I have a resistor on a power supply for an amplifier. It has failed and I am trying to find a replacement.

Can anyone point me in the right direction? I've only ever played with low voltage stuff and this is dealing with higher power and voltages thsn I am used to.

The capacitor beside it had also blown which I was able to replace (not in this picture.)

blown out resistor


1 Answer 1


The color codes are blown away, nobody is going to know for sure what value that's supposed to be without a schematic

There's a little color left .. Brown & Black ... And judging by the physical size of it (1/2W ??), I would I'd bet a lunch it's either 1 ohm, 10 ohm or 100 ohm. 1000 ohm wouldn't likely be such a big part (wouldn't get hot so no need for that size). Brown/Black means "10". The rest is conjecture

Also note that the cap may have blown, and the resistor may have blown, but that doesn't mean those were the bad parts. If something else failed (like especially a rectifying diode failing short), those parts could have been destroyed by it. In other words, you may get this done, plug it in, and it'll blow again. Resistors and small caps like that don't generally catastrophically fail w/o some external stimulus causing it.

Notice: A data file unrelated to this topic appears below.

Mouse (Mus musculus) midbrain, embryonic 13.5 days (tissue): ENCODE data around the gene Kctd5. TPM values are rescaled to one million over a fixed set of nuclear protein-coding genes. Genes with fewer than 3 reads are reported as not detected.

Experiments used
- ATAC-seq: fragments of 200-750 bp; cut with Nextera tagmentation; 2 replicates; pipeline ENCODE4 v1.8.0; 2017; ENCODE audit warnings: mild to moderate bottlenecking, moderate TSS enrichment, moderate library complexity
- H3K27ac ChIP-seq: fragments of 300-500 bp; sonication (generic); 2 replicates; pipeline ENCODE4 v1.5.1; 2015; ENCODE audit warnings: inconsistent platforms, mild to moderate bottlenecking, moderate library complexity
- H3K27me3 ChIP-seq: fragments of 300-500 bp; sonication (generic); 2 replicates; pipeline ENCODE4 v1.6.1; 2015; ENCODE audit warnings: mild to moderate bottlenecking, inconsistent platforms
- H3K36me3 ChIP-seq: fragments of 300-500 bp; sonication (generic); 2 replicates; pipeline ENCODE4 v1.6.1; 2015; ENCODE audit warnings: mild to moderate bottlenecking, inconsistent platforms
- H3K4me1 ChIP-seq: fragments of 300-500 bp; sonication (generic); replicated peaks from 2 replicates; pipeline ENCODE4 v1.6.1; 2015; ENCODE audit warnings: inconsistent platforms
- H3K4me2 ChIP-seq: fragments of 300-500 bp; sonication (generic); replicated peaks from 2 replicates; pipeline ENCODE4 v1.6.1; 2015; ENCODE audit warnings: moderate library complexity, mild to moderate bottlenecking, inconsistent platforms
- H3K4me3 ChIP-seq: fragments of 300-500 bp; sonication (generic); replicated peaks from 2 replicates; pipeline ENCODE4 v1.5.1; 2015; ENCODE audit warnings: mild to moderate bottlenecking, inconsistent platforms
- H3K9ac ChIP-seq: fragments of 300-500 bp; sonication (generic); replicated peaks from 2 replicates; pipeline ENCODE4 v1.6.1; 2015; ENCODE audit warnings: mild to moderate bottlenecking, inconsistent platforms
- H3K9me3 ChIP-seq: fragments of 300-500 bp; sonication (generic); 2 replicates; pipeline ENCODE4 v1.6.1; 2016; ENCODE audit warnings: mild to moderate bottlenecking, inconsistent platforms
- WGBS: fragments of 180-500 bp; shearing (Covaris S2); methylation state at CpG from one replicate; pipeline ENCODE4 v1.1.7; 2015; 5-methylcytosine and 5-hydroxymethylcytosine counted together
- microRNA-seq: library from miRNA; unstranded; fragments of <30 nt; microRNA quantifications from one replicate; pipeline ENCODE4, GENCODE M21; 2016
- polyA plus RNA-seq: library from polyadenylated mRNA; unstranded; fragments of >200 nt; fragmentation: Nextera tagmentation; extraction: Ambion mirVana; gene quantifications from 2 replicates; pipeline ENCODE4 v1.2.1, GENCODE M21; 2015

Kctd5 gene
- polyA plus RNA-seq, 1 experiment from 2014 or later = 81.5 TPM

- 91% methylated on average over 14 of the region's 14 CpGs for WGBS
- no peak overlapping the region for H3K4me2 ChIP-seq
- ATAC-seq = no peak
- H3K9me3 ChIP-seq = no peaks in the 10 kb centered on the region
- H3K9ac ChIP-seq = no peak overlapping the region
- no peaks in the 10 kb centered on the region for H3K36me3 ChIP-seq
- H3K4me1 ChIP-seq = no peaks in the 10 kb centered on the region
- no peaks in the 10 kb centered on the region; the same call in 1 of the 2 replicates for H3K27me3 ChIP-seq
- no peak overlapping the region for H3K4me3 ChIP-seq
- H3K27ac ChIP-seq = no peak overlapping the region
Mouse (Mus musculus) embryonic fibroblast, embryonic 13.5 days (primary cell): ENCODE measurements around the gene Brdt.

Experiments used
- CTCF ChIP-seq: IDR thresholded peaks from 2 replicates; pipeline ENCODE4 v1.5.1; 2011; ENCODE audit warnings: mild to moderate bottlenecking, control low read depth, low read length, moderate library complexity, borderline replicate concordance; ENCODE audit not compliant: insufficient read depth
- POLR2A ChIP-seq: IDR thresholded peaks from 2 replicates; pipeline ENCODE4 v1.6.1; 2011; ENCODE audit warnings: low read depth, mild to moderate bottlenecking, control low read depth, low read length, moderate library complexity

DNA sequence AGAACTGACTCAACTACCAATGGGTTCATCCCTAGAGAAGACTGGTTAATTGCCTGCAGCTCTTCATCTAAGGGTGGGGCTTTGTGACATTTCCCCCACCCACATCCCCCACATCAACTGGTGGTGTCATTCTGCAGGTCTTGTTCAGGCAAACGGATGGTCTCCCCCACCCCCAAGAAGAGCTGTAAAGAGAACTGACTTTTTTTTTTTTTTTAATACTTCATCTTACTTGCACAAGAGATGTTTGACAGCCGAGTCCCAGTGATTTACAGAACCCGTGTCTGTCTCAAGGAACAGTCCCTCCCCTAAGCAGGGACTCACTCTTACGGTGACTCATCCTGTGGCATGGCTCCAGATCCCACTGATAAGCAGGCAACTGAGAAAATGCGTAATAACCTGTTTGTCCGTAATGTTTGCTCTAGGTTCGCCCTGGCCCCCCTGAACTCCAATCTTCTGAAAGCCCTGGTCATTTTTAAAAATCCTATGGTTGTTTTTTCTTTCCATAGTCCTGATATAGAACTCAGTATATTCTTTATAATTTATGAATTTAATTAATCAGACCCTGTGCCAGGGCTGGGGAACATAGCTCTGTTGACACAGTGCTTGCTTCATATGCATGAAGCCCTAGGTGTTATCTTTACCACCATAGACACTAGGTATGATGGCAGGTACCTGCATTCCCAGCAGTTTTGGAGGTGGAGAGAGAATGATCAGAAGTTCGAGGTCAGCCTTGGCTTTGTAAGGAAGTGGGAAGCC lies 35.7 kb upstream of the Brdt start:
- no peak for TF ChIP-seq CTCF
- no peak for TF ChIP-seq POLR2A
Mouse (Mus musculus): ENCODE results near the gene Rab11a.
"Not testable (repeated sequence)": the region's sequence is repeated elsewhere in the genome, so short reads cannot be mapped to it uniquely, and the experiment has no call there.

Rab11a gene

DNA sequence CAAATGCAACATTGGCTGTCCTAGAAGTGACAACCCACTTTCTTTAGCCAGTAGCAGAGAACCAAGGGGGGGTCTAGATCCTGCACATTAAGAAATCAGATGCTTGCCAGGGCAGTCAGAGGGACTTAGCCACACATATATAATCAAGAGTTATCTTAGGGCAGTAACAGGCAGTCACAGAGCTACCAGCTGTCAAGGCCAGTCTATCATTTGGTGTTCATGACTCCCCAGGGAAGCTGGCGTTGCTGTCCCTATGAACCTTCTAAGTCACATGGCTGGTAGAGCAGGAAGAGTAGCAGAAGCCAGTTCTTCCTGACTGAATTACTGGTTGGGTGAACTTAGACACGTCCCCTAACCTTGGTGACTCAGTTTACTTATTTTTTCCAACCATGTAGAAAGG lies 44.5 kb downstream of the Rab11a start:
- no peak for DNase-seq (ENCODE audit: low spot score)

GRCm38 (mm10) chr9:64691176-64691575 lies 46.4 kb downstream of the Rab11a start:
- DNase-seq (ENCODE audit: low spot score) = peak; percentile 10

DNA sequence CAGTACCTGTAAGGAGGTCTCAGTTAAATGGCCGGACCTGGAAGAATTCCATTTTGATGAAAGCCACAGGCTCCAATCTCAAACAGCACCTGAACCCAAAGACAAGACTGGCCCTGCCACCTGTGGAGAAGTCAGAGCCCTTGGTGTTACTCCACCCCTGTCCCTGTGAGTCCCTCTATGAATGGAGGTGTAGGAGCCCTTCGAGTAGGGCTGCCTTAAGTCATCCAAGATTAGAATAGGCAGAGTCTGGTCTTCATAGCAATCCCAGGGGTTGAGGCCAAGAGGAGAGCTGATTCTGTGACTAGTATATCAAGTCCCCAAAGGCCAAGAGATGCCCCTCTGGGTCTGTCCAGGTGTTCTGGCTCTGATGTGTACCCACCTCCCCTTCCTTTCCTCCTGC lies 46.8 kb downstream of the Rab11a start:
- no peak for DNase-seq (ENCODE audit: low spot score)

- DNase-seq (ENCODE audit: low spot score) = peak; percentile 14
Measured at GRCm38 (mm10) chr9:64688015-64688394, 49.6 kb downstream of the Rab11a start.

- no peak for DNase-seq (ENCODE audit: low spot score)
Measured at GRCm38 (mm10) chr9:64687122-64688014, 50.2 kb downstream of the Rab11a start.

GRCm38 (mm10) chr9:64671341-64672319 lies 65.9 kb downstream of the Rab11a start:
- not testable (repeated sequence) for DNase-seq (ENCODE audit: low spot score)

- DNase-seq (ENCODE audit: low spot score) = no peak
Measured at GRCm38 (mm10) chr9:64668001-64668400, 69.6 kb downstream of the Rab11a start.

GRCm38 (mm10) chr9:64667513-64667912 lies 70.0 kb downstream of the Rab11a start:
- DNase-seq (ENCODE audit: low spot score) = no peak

• \$\begingroup\$ Caps fail on their own without any other reason. Capacitor plague \$\endgroup\$
    – Passerby
    May 12, 2020 at 15:47
  • \$\begingroup\$ Of course I'm aware of that. Everything can fail. But we're talking generalities ... I stated what "usually" happens, not what "could" happen.. There's not enough space to list all those possibilities, is there??? "Capacitor Plague" was a brief moment in time and ended almost 20 years ago, and did not affect every capacitor on the planet. en.wikipedia.org/wiki/Capacitor_plague Further they usually just leaked... no evidence of electrolyte in the picture provided. More likely IN MY OPINION is that cap failed because the resistor failed, overheated, and it 'blew it's top'. \$\endgroup\$
    – Kyle B
    May 12, 2020 at 16:20

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